Embracing Everything

I knew Iris would be an active child because of her constant movement in utero. However, I never expected her to be so, super, duper, ridiculously, chatty. Ever since she was about 10 months, it has been relentless. That’s what I called her then and it hasn’t changed. Except that before it was cute baby babbling, easily ignored if necessary. Now she actually expects a response, especially when I’m driving. If she’s not singing, making up stories, playing pretend with a piece of fluff and stray raisin, she’s arguing with me, over everything. Argh does not begin to describe how I feel. I admit, this results in a lot of yelling, particularly in the car when I’m trying to navigate roundabouts.

Yet I also love watching and listening to her. She’s so creative and happy. It’s amazing how two people so reserved and the exact opposite of exuberant could produce something so bubbly and full of life. I love her to bits, even when she asks me what the weather’s like while sitting outside. Then argues with me that it is NOT sunny because there is a puff of cloud in the sky.

The old man who love to sing by award winning artist John Winch was another brilliant op shop find. Yes it was FIFTY CENTS.

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It’s about embracing nature and not being afraid to sing aloud. It’s about getting old and being loved.

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A nameless old man left the noise and smog of the city to live gloriously in nature, singing his heart out whenever he felt like it.

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His musical zest  grew on the animals around him and they came to accept him and love him for it.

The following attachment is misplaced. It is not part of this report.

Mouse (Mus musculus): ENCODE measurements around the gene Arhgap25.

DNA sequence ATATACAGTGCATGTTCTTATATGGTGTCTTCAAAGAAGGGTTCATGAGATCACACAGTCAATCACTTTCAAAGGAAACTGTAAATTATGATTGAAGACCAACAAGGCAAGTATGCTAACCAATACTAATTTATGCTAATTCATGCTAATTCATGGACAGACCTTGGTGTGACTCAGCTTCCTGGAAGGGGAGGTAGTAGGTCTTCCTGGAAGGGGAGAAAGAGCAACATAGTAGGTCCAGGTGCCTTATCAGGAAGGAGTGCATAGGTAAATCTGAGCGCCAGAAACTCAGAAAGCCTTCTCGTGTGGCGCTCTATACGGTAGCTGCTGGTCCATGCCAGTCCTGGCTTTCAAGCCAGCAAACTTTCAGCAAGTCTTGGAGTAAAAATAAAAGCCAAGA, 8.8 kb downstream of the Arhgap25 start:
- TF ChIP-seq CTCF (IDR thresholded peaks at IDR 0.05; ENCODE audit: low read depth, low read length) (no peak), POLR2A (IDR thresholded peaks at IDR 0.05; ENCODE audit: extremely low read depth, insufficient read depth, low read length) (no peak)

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So when the time comes and the old man’s oldness catches up with him, they help him to remember.

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Iris helps me remember to find joy in the littlest things and not be afraid to be myself or dance in the middle of the street. If everyone was as unselfconscious and non-judgemental, it’d be a much happier world. Nosier, yes, but infinitely more joyous.

Warning: Contains Mischief, Sheep Mischief

Any book that has the above disclaimer is definitely worth the read, IMO. Am I right? Especially when it’s about a mischievous sheep. What more can you expect from a coupla Kiwis? Mark and Rowan Sommerset are the husband and wife duo behind Dreamboat Books. Mark writes and Rowan churns out the gorgeously clean illustrations. Check out this video about them and their idyllic life. Mark also wrote the lovely tune in the video. Is there no end to their talents?! Jealous? A little. Ok, A LOT.

So anyhoo, Baa Baa Smart Sheep, is about Little Baa Baa who is very, very, VERY bored. Then along comes Quirky Turkey. Love the names. They exchange pleasantries then Quirky asks what that little pile of black balls on the ground is. Side anecdote: back in 2012, we made a trip back to the UK for a few weeks, Iris’s first there. We were in the Peak District and on one of our walks, came across a lovely field filled with nonchalant sheep. We let Iris, then 20 months old, down to run about and of course, the first thing she does is pick up a fistful of little black balls. Gotta love the countryside! And wet wipes.

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Here are some snippets of Little Baa Baa and Quirky’s following conversation, which will also give you an idea of the plot.

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It’s never too young to start with the toilet humour! Also, this helps to educate those city dwellers who’ve not had the pleasure of meeting any of the genus Ovis, what those little black balls are. Am definitely going to check out other Dreamboat Book publications.